I feel like some may think I sugarcoat our life. I know I am more prone to talk about the great things Olivia is doing and how smart she is and how funny she is.
So, in the spirit of honesty and keeping things ‘real’, I’ll list a few things that others might think of as negative aspects of a child with 5p- syndrome. Forgive me, though, if you find me putting a positive spin even on the less spectacular aspects of our reality. It’s just what I do.
Eating. Tom and I still tend to feed Olivia. Sure, she’s perfectly capable of holding a spoon or fork and getting food from her plate to her mouth but it can take forever and it can be messy. She likes having us feed her, prefers it over feeding herself and so, it’s what we do. It means she tends to eat more at each meal, which is always a plus when you have a child on the smaller side of average. It also means that meals take half as long as they would if we made/let her feed herself. On the bright side, she doesn’t have a feeding tube. She’s never had one and we’re so incredibly lucky in that regard.
Potty training. Olivia still wears a Pull Up at night. She’s fine all day long, pees and poos in the toilet just fine. Sure, she needs one of us to turn on the water in the sink after she’s finished because the water is hard to turn on in our house. But she can turn it off by herself, which, yay.
I don’t know if the night-time thing is a 5p- thing or if it’s just how our family rolls with peeing at night when you’re seven. I was a bed-wetter until I was at least eight years old. My poor mother had to wash sheets a lot when I was a child. They didn’t have Pull Ups when dinosaurs roamed the earth. Alyssa was also older than seven when she finally was able to go Pull Up free. So we have a history of being late nighttime potty bloomers, if you will.
Attention span. Olivia has the attention span of a gnat. Seriously. It can be infuriating when sitting with her doing kindergarten homework. Homework that should take maybe five minutes can run as long as twenty because she’s distracted by everything from a button on her shirt to a dust mite floating past her. She eventually gets it done but only after I’d pulled her back on task over and over and over again.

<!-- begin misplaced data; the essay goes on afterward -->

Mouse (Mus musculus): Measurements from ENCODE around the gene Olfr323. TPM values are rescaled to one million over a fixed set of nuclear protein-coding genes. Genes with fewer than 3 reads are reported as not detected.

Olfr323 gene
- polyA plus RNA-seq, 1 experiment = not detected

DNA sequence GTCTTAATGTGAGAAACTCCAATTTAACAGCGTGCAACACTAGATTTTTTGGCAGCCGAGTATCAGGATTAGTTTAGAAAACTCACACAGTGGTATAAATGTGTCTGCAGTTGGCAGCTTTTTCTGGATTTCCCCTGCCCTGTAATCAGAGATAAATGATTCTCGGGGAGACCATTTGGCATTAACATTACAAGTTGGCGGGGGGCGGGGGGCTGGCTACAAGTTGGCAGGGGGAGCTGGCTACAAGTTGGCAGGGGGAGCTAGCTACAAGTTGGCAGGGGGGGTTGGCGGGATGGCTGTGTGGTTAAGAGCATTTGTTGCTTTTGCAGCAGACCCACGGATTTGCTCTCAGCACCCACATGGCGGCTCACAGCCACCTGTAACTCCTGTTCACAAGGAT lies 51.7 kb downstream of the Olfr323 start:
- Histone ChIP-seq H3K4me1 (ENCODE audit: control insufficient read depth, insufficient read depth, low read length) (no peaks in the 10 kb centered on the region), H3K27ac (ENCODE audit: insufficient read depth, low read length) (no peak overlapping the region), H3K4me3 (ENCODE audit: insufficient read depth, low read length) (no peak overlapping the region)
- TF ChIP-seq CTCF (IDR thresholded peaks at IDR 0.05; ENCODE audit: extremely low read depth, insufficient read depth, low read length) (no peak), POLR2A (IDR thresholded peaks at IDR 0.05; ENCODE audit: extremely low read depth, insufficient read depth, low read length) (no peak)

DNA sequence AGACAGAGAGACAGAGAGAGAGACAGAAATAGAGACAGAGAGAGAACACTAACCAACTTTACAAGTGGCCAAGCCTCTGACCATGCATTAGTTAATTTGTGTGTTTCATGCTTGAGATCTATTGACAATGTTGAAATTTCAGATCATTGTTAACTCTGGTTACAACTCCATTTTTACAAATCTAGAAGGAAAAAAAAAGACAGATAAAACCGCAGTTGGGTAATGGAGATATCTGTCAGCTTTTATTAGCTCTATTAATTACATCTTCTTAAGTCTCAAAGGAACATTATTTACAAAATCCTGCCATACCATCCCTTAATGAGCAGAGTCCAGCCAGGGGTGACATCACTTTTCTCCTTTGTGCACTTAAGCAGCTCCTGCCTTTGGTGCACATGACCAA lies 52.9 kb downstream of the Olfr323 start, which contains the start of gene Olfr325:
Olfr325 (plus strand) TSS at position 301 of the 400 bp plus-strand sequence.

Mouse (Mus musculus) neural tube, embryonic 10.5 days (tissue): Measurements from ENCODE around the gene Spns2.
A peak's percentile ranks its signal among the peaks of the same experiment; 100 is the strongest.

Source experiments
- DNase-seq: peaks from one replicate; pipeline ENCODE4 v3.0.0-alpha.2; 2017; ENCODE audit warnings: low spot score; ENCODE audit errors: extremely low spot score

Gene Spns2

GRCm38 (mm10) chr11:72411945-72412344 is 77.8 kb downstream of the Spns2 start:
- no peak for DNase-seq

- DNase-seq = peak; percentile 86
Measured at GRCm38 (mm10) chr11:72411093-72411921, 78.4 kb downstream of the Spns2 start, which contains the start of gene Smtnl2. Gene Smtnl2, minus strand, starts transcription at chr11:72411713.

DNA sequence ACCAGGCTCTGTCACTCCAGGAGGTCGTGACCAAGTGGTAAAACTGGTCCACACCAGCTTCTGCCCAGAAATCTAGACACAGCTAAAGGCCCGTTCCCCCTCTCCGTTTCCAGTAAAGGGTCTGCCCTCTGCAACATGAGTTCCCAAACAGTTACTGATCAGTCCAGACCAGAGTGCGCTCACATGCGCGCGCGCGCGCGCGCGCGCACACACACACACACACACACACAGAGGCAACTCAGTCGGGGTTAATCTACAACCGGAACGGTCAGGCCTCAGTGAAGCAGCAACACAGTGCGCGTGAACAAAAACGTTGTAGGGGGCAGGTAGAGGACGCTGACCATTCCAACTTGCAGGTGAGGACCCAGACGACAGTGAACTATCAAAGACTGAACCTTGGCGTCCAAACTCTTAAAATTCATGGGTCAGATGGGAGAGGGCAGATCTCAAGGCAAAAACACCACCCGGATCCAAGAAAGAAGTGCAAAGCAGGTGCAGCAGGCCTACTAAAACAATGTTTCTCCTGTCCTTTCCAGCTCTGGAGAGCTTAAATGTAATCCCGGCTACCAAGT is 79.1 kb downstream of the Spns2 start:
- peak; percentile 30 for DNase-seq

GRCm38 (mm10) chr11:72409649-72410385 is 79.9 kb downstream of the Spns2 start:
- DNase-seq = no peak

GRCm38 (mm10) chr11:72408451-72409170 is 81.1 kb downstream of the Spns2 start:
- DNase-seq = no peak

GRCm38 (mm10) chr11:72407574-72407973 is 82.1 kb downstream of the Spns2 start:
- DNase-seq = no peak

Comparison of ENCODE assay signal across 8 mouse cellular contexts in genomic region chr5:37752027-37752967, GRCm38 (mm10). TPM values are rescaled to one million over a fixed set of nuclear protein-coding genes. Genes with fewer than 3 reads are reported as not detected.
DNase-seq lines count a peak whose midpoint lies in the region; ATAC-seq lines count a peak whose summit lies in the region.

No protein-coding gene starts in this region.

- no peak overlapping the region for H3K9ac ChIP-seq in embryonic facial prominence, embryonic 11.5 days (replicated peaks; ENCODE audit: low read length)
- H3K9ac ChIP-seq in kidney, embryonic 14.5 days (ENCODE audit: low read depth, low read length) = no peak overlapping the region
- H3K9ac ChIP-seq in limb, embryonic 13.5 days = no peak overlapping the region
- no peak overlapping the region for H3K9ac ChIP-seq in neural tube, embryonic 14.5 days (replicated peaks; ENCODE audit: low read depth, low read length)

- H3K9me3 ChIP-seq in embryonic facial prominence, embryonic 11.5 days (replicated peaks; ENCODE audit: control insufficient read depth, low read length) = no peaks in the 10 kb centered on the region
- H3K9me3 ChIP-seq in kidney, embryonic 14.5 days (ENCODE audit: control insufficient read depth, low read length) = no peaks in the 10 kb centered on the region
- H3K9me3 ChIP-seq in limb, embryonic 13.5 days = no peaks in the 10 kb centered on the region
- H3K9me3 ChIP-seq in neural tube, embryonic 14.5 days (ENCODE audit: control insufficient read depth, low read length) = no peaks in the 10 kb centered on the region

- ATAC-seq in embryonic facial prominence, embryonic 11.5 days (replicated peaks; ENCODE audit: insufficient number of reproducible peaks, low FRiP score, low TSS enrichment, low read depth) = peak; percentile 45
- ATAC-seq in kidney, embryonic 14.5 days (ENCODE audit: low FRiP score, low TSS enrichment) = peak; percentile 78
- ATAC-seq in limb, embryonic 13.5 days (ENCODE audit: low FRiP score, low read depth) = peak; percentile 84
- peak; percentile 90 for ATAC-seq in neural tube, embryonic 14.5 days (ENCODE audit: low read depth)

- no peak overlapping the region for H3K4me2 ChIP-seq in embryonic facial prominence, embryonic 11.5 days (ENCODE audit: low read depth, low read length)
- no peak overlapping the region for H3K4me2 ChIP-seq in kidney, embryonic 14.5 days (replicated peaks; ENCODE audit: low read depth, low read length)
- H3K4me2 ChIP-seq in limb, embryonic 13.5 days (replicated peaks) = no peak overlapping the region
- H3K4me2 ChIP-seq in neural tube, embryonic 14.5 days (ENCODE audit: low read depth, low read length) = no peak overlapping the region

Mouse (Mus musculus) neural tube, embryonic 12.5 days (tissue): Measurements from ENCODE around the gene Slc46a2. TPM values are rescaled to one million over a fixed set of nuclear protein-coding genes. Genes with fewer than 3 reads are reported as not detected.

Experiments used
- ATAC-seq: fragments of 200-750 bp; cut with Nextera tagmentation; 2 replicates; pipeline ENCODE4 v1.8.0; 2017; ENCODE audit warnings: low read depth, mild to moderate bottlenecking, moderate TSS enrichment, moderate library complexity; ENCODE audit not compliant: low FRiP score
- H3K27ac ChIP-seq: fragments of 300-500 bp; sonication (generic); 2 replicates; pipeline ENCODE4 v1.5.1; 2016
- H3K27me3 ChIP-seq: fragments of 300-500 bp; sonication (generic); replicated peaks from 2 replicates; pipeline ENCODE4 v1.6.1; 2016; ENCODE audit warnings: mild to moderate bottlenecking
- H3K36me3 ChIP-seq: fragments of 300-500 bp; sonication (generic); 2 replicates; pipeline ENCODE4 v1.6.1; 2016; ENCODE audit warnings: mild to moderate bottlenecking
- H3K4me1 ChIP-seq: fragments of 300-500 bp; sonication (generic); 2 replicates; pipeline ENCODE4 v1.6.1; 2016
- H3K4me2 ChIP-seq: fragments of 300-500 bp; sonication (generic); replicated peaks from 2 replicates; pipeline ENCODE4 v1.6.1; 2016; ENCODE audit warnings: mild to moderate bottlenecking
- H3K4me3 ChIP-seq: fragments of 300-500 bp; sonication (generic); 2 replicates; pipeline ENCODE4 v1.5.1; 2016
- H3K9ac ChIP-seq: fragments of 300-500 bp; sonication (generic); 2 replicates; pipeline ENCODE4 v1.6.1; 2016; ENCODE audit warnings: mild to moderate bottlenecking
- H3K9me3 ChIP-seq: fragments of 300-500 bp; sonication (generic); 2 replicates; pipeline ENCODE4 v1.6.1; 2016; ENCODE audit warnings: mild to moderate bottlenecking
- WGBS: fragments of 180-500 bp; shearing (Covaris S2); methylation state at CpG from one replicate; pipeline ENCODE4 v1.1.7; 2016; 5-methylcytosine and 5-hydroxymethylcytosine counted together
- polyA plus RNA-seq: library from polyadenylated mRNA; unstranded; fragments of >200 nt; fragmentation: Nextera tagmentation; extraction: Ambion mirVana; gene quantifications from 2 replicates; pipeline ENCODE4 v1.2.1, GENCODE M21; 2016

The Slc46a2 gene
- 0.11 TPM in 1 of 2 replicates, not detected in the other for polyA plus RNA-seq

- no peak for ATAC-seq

Sleep. Yes, it’s gotten so much better in the past couple of months. But before that it was horrible. Again, I don’t know if this is a 5p- issue or my own personal brand of stupid parenting mistakes but until the past few weeks, Olivia never, ever consistently slept through the night. She woke up at least twice, often more than that, just to make sure I was nearby. She’s always been fairly easy to get to sleep, just about twenty minutes of back/arm/leg/finger scratching and she’s out. I often wonder if those movies and television shows where parents tuck their kids in, turn off the light and leave the room while their kids are still awake are based in reality and I’m just living a special kind of sleep hell or if maybe more parents/kids are like us, needing special rituals, etc. to get kids to sleep.
Friends. Olivia does not care if she has friends. She will not (cannot?) speak to hear peers at school. Just last week she took a giant step and shared some of her lunch with a classmate who spoke to her first, asking if she could have a mini blueberry muffin. Olivia nodded and handed the girl a muffin. But she still didn’t actually talk to her. I worry about this.
What happens when O wakes up (assuming she will) socially and realizes that she wants friends but all those peers have already made lasting friendships and she’s on the outside looking in? Will second grade be too late to make friends? What about fifth grade? At what age are friendships solidified? I realize that even if her classmates do pair up as ‘besties’ in a couple of years, that doesn’t necessarily mean O will be excluded should she decide to actually try and make friends. But will she still be behind socially? Even if she wants to make friends, will be she know how?
We’re working with her, we expose her to lots of different venues in which to make friends, school only being one. But she’s sweet and funny and I hate that her peers might never know that because she can’t help but close herself off from them.
I want so much for her. I want her to efficiently feed herself, to be able to sleep through the night without a Pull Up, to be able to sit and do her homework with little to no supervision. And I want more than anything for her to have friends, people she can trust with her deepest secrets, people she loves who love her back. I suppose I want for her what every parent wants for their child, special needs or not. I want her to be happy.
And I may have to reconcile that my version of happy isn't the same as hers. I'm working on that even as I plan what to feed to her for dinner tonight.